I do not see why I should be against this measure if I thought it was a good one. If Canadian grown tobacco was suitable to cigar making, as a manufacturer I would save twenty-three cents on every pound manufactured. This goes to show that like all the other cigar manufacturers in Canada I am satisfied that we will never be able to substitute Canadian tobacco to the Havana or other imported leaves used in the manufacture of high priced cigars.
All this agitation is due to two or three Montreal manufacturers having in stock between 1,000,000 and 1,500,000 pounds of tobacco, and who are already boasting that, thanks to this very change, they will realize enormous profits as soon as the new law is adopted. By the imposition of this 28 cents duty, a good many manufacturers having in stock one or two millions of cigars will see themselves obliged to suspend their operations because they will have to pay a double rate of duty on account of their being 'obliged to pay 28 cents before the manufacturing process and $6 per thousand on their stock in excise bond, according to the old law. Therefore, I say the manufacturers will be compelled to suspend their operations while they get rid of the stock they
usually keep on hand. That is what I shall have to do myself.
Canadian tobacco is good for pipe smoking and chewing, but as regards the manufacture, it will never be able, as I said before, to replace the Havana and Sumatra leaves. The appearance of a cigar is not the only thing to be cared for; there are also the taste and the flavour of it. One day, as I was passing in Montreal, I met an hon. member who offered me a cigar. I told him that was one of our good ten cent cigars. He then replied to me that X was smoking a cigar exclusively made with Canadian leaf. Being unable to ascertain myself what kind of tobacco that cigar was made of, whereas I had smoked about the whole of it, I decided to come back to Ottawa the following day in order to appear before the Committee on Agriculture. There and then I asked Mr. Charlan, the government expert in this matter, if he would kindly give me four or live cigars like the ones that had been distributed to the members of the House the previous day. That gentleman answered me that he had none in the committee room, but that if I was willing to go to his room he would let me have four or five; and this he did effectively when he handed me a box of ' Capitol ' cigars. Moreover, I asked him to give me one half of the same tobacco contained in the cigar tendered to me; this he did also. Then I said to him: [DOT] You are sure the tobacco you are giving to me is the same as the one contained in these cigars.' He immediately answered no, because the leaf in the cigar was not as long. I should say so, for the leaf in the cigar in those cigars was not more than five or six inches long, it was the ' Havana ' leaf, while the tobacco he was handing to me was the ' Columbia ' leaf, the length of which is usually between twelve and fifteen inches.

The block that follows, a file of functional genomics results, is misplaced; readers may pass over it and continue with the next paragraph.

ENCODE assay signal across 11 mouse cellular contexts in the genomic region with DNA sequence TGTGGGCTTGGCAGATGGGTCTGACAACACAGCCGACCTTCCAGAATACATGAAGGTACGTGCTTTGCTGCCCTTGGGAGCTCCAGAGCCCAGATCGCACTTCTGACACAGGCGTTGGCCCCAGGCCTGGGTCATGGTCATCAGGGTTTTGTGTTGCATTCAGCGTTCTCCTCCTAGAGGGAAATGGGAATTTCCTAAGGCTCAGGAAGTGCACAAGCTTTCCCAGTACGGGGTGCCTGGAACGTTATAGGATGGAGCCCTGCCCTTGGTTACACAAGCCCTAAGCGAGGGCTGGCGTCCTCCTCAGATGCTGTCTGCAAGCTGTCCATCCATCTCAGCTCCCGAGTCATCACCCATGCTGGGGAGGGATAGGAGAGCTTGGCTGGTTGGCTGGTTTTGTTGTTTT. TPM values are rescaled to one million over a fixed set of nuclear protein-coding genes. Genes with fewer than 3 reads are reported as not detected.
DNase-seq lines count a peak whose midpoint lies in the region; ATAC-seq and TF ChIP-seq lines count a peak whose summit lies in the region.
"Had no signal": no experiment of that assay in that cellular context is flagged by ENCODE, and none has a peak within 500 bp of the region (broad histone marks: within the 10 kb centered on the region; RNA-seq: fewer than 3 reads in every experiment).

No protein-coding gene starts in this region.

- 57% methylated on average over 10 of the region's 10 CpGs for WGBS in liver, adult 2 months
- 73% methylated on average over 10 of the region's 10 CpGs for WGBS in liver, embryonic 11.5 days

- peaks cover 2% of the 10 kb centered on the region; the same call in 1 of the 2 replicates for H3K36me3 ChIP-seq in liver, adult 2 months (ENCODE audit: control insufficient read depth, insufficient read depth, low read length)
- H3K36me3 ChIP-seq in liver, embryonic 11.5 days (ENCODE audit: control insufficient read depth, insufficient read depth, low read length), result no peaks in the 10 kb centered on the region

I have unpacked those cigars in the smoking room in the presence of five or six hon. members, and I then stated before them that I was prepared to give my affidavit that those cigars were made with ' Havana ' leaf. I am still ready to swear the same thing. True there was before the Committee of Agriculture a box of cigars exclusively made with Canadian tobacco, with the exception of the coating that was made with Sumatra leaf, but it was not at all the same cigars as had been distributed to hon. members of the House the day before. I have myself manufactured some thirty cigars with the tobacco Mr. Charlan had handed to me, but the cigars so manufactured are far from having the taste, flavour and strength of those made with imported leaf like the ones he had given to hon. members the day before.
As a conclusion, Mr. Chairman, let me venture the hope that I am mistaken in the few remarks I have just offered, but time will tell.